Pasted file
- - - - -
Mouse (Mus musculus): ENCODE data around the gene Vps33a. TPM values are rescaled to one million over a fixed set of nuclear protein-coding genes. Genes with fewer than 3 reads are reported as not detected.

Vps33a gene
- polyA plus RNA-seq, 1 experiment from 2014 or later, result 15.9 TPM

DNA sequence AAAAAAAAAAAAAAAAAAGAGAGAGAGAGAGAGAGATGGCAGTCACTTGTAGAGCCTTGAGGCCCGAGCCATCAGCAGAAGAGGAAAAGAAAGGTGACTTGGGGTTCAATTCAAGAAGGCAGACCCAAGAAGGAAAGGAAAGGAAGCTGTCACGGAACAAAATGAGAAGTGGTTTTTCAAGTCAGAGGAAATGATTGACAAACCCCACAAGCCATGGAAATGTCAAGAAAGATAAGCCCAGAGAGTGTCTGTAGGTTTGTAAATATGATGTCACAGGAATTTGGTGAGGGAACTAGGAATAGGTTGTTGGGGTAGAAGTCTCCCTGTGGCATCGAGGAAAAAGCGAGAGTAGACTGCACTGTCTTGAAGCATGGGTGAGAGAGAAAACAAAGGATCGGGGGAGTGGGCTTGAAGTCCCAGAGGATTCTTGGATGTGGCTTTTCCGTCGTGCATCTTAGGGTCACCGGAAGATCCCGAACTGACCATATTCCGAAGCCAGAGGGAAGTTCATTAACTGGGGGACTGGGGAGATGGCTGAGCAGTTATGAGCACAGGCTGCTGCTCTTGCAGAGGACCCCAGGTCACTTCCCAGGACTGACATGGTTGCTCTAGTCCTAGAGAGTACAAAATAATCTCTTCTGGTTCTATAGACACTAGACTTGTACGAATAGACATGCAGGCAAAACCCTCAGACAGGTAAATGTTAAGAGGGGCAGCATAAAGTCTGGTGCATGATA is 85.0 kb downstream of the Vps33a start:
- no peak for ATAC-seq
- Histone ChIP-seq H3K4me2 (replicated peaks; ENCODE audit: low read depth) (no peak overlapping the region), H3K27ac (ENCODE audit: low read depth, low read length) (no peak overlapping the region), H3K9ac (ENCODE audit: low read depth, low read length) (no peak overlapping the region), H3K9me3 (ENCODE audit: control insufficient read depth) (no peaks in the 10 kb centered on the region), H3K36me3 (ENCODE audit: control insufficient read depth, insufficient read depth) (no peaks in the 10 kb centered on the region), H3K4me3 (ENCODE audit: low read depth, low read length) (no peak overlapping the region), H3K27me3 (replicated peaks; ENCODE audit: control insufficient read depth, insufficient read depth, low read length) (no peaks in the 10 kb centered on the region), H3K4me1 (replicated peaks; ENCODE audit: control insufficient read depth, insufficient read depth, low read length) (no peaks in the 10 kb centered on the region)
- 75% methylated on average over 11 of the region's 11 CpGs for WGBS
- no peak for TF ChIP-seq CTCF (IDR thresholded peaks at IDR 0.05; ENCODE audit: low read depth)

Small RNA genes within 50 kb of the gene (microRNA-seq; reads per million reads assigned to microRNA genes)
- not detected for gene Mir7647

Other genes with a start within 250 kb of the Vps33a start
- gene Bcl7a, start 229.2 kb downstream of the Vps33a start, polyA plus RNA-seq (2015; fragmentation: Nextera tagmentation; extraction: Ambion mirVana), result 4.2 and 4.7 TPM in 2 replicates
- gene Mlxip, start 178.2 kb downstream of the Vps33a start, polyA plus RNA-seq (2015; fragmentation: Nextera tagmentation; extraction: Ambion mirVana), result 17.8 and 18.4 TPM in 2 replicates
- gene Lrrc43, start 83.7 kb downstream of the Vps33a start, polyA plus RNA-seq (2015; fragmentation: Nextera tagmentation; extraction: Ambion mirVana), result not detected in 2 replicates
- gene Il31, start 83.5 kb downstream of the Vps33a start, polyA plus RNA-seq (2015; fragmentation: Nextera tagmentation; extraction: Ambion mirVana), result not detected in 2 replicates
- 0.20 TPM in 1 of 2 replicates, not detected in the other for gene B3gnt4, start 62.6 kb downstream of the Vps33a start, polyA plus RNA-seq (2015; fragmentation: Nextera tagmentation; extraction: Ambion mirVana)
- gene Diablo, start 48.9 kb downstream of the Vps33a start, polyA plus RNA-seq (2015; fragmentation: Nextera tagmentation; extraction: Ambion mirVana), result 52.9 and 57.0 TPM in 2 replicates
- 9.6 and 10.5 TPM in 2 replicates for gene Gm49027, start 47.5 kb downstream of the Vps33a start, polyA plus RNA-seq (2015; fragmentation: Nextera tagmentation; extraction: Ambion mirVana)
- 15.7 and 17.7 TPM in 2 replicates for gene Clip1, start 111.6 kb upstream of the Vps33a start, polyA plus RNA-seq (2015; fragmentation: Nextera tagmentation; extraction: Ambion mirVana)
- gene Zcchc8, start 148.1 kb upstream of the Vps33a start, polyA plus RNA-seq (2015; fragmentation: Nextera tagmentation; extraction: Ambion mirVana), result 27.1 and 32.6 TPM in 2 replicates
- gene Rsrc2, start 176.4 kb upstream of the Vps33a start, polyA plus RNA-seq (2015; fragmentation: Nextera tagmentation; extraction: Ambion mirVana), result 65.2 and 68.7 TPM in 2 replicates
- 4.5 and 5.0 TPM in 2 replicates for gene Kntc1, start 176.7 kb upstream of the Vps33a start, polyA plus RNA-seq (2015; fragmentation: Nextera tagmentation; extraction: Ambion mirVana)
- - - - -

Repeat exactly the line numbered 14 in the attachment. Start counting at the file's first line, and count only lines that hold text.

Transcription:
- gene Lrrc43, start 83.7 kb downstream of the Vps33a start, polyA plus RNA-seq (2015; fragmentation: Nextera tagmentation; extraction: Ambion mirVana), result not detected in 2 replicates